A Rufous Hummingbird makes an early evening visit to the nectar feeder.

The Anna's Hummingbird is currently one of the most frequent yard visitors.

A female Black-headed Grosbeak feeds on sunflower seed on an early August afternoon. Black-headed Grosbeaks are slowly making their way south right now.

This male House Finch enjoys a drink on a warm, dry mid-summer afternoon.

We are delighted to host Chestnut-backed Chickadees once again.

This female Red-breasted Nuthatch stops in for a sunflower seed. We are also overjoyed to see these guys again.

The one downside to this yard, as you may have noticed from some of the pictures above, is the mediocre photo quality that I'm getting at the feeders. This is mostly because the feeders are set back in a shaded area of the yard. Unless I were to put them in the sunny middle of the yard (which would look silly), I'm not going to get awesome photo quality at this distance (30-40'). So I may have to invest in a hunting blind to get closer to my subjects. We'll see.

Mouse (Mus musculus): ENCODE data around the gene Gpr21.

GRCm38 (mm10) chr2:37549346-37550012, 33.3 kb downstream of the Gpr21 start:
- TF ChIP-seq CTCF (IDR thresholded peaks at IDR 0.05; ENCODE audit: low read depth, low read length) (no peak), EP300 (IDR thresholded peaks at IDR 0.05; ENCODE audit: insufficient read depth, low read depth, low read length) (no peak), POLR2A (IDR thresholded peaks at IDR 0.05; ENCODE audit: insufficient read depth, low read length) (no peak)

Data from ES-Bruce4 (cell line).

It's only mid-August, but I've seen some evidence of local and migratory movement. As shown in the photo above, female Black-headed Grosbeaks were semi-regular last week (though not so much this week).
A mature Sharp-shinned Hawk (most likely a female) attempted to nab one of these grosbeaks last week. During our first week here, a pair of Bewick's Wrens were foraging through the neighbor's bushes. We may see more of those in the winter. While Turkey Vultures circling overhead are relatively common out here in the summer, I was surprised to see an Osprey take a few circles over the neighborhood recently. I imagine that it is feeding from the nearby Willamette River.

Well, that's about it for now. As migration ramps up over the next few weeks, I'm sure that I'll have more stories to tell (and hopefully photos to share as well). Until then...